I liked the idea of doing something creative, something with words, and something in technology. I was lucky that my Media and Comms degree from UNSW allowed me to get exposure across several areas such as PR, animation, video and web.
Explain your work? Not just what you do but what you specialize in, what do you add to your team that no one else can bring?
I am currently the Industry Marketing Manager for Education at Microsoft Australia and so essentially, I am trying to create awareness of Microsoft’s platform and tools specific to education, with both the K-12 and Higher Education audience. I’m primarily reaching technical / business decision makers, teachers, lecturers, IT managers, leaders, and to a lesser extent Parents and students. The work I do spans across marketing campaigns, events, partner marketing, storytelling and industry solutions.
When did you begin working at your current place of employment?
4.5 years ago.
Was this you first position in this field or have you had to climb a corporate ladder to achieve this position if so, how long did it take to get here?
I have quite a number of years’ experience prior to Microsoft., I guess you could say there has been a bit of climbing the ladder or even going from side to side.
I had a few years gap before university where I worked in Business Support and Admin in the health field, from there I completed my degree, working in admin and hospitality (can make a good coffee) throughout my degree.
About halfway though I got a part-time job in a creative agency where I was the office manager / junior project manager and then when I finished my degree, I was able to slide right to a project manager role at the same agency.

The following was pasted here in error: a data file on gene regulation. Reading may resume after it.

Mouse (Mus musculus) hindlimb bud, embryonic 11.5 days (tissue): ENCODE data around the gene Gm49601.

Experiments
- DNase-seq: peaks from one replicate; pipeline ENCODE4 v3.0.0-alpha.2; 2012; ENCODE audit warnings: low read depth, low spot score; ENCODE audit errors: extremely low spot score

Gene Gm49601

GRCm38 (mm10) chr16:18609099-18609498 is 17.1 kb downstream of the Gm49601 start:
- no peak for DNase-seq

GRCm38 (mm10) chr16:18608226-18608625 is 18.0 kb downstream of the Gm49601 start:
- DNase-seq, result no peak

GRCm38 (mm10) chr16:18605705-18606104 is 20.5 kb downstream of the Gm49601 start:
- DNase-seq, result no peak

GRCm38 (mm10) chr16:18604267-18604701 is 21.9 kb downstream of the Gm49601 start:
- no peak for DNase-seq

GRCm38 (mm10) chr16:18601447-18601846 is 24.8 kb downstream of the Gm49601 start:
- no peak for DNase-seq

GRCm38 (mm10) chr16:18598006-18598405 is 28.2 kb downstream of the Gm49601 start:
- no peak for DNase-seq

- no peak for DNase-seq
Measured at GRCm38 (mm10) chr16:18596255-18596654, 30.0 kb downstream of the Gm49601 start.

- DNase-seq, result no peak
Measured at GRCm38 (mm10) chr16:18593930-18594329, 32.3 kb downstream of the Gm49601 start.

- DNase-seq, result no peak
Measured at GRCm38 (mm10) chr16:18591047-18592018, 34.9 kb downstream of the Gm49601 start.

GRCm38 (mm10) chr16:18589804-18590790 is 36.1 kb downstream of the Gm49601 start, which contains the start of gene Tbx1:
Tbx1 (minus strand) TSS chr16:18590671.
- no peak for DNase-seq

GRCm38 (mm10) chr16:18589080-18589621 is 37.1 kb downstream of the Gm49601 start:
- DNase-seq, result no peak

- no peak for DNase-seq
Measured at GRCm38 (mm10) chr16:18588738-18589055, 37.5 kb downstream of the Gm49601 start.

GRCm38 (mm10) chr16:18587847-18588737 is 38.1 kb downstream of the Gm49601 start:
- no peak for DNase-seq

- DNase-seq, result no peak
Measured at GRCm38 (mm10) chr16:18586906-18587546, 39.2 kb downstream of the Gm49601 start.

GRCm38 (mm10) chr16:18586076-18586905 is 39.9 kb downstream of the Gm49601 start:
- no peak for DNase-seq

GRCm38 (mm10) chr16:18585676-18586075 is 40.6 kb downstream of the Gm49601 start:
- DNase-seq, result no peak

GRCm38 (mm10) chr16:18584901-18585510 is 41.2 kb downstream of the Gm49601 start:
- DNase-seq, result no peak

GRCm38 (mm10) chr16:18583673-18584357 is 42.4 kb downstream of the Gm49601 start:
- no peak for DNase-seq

I was able to use all the admin / organisation experience I already had and apply this in the industry I wanted to get into. I stayed in that agency for about 5 years, and then worked in ecommerce, digital marketing, and social roles before joining Microsoft in the digital team. I’ve had a few different roles since joining Microsoft but all in the marketing space.
Do you enjoy working in your position at your company, why is it your first choice in your field?
I do enjoy it; I love it in fact. I have lots of ownership, autonomy and flexibility which allows me to balance having a young family. Microsoft has a great culture of learning and is a place where you would never get bored! Plus it is full of very spart people.
What would you say to someone considering a career in communications and media? (along the lines of your position)
I would say do it! Leverage all your transferrable skills to get your foot in the door, dive into it, soak it up like a sponge. LEARN and above all, be a good person to work with, get sh*t done, and have fun.
What has been you biggest challenge since starting in your career?
The biggest challenge has been balancing family with working full time and not feeling like you’re doing a bad job of both. At the end of the day it requires you to go a little easy on yourself and be super organised – especially with your Outlook calendar.
I’ve also struggled with confidence along the way – especially with public speaking, but the more I do it the more I actually come to enjoy it.
What has been your greatest achievement in your work, something your proud of but not necessarily a professional achievement? (examples being buying a house or starting a family)